Fresh water & its challenges: resources, resilience & availability
Guest blog by professor Steven Loiselle, Research Manager, Global Freshwater Research, Earthwatch
Dwindling water supplies and decreasing water quality are among the most significant issues facing society. World leaders’ pledges for achieving Sustainable Development Goal 6 (SDG) ‘Ensuring availability and sustainable management of water and sanitation for all’ will be one of the most significant and decisive for society today and the next century. Every other SDG relating to health, food security, climate change, resiliency to disasters and ecosystems hinges on the availability of water.
Fresh, clean water is becoming scarce for a globally growing population and that which we do have is declining in quality:
- Nearly 800 million people in the world are without access to safe water and 2.5 billion people are living without basic sanitation.
- By 2050, nearly half of the world’s population will be living in areas where water is scarce and 90 per cent of all population growth will occur in regions where water is scarce and where there is currently no sustainable access to water.
- More people die from poor quality water annually than from all forms of violence, including war.
- As water quality declines in some regions, more than 50 per cent of native freshwater fish species and nearly one third of the world’s amphibians are at risk of extinction.
Despite the significance of the Water Challenge, it is not a subject that is overtly on the agenda at COP21 – an omission that many experts believe to be a major problem.
Big businesses, such as Ford, Nestle, Unilever and P&G are already reducing their water use yet increasing productivity – so there is reason for optimism. NGOs are building sustainable sanitation infrastructure in developing communities, saving them from impending water crises. These are actions that our governments should also be committing to. We hope that the importance of water will be raised at COP21 and that governments will take note.
Putting aside what governments will or will not discuss at COP21, there are lots of potential actions we can take to reduce the impact that humans are having on the quality and availability of fresh water. The current problem holding back progress is generally scientists, agencies and governments do not know enough about freshwater to protect it properly. Earthwatch Institute has a solution to tackle this knowledge gap however.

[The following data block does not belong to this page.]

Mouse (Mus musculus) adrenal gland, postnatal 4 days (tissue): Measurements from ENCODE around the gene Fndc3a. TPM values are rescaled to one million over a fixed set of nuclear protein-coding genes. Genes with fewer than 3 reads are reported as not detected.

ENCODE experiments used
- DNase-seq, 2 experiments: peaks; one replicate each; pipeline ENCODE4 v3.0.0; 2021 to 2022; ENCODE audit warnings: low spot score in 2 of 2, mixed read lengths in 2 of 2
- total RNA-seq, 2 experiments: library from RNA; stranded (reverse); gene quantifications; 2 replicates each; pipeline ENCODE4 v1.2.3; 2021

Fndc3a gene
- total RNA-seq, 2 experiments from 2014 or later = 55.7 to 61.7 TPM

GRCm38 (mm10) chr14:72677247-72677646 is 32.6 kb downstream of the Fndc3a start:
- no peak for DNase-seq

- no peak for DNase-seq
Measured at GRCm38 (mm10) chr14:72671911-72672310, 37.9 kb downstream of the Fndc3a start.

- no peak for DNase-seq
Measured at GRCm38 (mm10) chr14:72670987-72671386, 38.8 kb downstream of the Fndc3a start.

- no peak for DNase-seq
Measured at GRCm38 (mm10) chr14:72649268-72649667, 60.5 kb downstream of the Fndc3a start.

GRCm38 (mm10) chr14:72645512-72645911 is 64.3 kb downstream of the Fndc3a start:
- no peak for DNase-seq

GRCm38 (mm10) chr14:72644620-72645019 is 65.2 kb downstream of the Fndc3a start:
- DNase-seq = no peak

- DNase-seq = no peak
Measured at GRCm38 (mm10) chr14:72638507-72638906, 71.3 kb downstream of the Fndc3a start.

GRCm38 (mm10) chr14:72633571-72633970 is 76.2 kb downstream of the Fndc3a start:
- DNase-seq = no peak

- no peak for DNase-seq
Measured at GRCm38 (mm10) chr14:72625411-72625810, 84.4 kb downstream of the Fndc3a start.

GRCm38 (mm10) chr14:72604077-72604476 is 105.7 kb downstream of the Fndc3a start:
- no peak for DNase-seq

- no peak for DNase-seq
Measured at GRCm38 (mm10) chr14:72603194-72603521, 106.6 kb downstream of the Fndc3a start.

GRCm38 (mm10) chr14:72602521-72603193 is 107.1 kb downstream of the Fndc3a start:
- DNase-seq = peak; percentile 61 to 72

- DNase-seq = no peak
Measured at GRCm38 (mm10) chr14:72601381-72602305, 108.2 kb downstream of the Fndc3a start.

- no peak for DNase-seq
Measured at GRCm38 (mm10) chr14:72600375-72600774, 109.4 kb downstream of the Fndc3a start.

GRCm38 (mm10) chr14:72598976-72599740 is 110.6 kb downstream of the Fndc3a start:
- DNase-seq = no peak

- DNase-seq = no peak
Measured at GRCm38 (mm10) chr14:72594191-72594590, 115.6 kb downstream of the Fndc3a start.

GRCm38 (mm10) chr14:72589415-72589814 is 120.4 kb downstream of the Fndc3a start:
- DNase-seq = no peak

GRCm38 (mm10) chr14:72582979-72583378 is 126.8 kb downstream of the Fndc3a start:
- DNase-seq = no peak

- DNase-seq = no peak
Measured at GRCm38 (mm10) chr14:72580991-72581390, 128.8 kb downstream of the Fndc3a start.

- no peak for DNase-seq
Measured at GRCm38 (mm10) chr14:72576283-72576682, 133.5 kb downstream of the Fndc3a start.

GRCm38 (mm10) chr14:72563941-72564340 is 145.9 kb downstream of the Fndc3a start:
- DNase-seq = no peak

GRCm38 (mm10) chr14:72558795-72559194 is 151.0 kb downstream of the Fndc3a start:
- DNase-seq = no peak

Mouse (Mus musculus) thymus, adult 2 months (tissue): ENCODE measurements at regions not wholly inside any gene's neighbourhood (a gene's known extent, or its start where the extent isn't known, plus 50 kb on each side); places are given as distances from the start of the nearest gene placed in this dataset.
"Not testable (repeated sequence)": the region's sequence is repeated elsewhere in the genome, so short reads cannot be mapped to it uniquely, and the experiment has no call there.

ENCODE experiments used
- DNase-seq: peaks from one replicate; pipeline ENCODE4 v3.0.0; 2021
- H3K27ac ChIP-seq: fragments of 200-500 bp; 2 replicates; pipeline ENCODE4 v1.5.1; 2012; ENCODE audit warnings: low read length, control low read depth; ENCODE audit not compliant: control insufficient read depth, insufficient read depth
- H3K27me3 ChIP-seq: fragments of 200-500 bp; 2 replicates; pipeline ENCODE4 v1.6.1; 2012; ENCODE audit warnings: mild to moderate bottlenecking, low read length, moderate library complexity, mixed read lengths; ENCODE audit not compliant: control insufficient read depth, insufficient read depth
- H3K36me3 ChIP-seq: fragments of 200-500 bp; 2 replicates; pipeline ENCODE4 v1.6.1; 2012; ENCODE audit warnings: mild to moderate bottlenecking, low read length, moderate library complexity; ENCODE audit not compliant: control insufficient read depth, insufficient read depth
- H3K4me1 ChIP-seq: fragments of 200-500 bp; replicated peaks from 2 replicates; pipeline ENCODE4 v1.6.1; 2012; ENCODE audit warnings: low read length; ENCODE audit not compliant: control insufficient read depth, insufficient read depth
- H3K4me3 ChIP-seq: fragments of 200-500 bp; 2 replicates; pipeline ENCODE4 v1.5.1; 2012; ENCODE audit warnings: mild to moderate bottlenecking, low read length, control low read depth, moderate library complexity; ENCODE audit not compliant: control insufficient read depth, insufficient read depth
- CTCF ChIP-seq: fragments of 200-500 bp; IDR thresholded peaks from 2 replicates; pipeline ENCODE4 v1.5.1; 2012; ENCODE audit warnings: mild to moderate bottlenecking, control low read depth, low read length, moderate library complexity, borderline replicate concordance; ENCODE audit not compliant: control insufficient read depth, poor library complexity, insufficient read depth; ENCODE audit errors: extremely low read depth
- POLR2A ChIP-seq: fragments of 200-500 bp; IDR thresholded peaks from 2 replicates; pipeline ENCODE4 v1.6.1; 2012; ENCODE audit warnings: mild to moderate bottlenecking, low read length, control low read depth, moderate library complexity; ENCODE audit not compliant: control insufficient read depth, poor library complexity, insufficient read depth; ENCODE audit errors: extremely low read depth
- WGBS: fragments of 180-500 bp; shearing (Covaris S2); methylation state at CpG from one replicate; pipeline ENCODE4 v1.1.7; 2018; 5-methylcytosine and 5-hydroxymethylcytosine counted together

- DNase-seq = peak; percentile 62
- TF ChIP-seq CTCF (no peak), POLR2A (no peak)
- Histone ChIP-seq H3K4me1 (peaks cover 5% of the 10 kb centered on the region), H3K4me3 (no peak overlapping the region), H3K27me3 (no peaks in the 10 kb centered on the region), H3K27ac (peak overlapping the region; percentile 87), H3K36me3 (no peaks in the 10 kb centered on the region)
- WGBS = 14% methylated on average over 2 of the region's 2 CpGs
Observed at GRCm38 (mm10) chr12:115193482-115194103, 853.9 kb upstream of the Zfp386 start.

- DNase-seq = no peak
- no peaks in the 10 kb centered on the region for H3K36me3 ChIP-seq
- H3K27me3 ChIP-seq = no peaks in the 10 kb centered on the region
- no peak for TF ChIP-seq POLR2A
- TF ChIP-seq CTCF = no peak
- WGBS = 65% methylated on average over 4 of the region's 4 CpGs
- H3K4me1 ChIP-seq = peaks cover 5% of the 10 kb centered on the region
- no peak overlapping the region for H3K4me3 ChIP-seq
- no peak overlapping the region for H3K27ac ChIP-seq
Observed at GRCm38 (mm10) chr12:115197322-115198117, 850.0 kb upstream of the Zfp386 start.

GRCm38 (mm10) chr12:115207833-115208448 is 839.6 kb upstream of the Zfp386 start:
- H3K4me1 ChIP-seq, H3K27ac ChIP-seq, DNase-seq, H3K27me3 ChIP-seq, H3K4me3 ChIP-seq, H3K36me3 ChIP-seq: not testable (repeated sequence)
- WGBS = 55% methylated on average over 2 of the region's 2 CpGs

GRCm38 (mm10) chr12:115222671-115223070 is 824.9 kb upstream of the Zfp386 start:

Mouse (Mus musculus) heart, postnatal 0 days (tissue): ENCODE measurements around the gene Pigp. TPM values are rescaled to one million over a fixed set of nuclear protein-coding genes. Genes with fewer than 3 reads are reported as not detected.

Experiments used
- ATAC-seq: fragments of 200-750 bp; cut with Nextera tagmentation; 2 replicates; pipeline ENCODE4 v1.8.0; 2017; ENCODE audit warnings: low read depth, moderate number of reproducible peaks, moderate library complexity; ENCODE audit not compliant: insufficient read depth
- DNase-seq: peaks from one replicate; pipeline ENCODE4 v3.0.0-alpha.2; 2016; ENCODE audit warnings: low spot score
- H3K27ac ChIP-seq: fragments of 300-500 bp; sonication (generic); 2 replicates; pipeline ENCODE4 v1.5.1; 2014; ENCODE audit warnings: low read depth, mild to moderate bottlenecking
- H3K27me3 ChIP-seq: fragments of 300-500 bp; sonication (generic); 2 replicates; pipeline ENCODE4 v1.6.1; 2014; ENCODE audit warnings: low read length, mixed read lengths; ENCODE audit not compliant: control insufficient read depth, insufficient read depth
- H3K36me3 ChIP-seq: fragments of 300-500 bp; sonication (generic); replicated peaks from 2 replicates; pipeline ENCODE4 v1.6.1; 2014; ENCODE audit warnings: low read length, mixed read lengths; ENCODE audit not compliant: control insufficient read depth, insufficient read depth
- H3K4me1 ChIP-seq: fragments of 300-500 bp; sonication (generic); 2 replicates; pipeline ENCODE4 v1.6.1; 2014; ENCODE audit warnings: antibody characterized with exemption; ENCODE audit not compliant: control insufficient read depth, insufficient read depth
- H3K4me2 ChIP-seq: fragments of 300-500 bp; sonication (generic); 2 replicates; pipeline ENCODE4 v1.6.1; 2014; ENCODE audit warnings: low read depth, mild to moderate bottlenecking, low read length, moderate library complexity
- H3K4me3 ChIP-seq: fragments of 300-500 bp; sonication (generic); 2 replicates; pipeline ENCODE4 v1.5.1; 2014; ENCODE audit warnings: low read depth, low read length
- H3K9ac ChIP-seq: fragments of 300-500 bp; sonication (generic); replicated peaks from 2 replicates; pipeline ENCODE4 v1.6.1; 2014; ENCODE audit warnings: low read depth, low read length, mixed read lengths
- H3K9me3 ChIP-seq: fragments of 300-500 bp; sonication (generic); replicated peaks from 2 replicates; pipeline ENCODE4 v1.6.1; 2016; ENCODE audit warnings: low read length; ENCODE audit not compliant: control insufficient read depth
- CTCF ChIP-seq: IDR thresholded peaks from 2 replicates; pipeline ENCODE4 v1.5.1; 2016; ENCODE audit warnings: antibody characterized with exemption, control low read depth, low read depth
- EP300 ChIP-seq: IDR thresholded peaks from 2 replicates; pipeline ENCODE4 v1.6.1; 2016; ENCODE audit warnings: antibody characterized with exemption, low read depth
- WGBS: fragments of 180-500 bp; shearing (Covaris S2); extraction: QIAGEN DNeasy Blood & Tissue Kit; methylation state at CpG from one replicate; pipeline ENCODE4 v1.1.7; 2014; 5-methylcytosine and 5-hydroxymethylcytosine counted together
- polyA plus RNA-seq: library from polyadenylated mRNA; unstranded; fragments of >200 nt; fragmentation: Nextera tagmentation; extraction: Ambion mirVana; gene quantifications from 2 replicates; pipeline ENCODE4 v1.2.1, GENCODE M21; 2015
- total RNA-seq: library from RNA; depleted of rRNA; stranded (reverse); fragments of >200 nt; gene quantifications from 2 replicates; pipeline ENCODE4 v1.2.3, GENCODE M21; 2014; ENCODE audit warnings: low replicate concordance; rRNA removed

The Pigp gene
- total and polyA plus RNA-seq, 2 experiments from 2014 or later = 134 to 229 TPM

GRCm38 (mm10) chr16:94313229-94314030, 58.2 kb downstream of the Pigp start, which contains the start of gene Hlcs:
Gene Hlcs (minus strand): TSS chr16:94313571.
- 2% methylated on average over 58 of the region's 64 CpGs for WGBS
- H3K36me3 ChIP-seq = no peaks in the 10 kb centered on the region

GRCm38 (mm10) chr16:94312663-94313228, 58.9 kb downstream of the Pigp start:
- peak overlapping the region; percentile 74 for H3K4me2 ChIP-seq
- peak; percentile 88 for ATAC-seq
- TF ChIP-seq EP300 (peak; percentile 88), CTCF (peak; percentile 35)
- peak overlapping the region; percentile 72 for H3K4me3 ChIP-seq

FreshWater Watch is the Earthwatch Institute’s global project to study the quality of fresh water. The kind of data that our citizen scientists are collecting is missing in most of the world – scientists and governments do not have the resources to collect data on a scale necessary to make informed decisions. Results from our project are uploaded to the database and are analysed by leading scientists, they are then presented to policy-makers and other decision makers to directly influence and improve the way in which aquatic ecosystems are being managed.
We have research centres in more than 30 cities across 15 countries so, in addition to examining local issues, scientists are also able to make global comparisons of the impacts of climate, land use, population and local management of aquatic ecosystems. This will provide new insights on the sustainable management of our environment and its most precious resource – water.
It is based on citizen science and, since we launched in 2013, more than 7,000 people have signed up to take water quality measurements at streams, ponds, rivers, lakes and ditches around the world. By mapping the ‘unmapped’ citizen science has revealed the ecological importance of many waterbodies that currently have little legislative protection. The data gathered provides a solid evidence base on which to improve this protection.
Our FreshWater Watchers are a vibrant community of committed volunteers who have uploaded more than 11,000 samples to our database and champion the cause of fresh water. In addition to uploading data on water quality around the globe, participants have changed their personal behaviour to reduce their water footprint and have become Water Ambassadors to spread the word on the water challenge we all face. Citizen scientists are the driving force of FreshWater Watch and their dedication and willingness to learn more is genuinely inspiring as can be seen in this video
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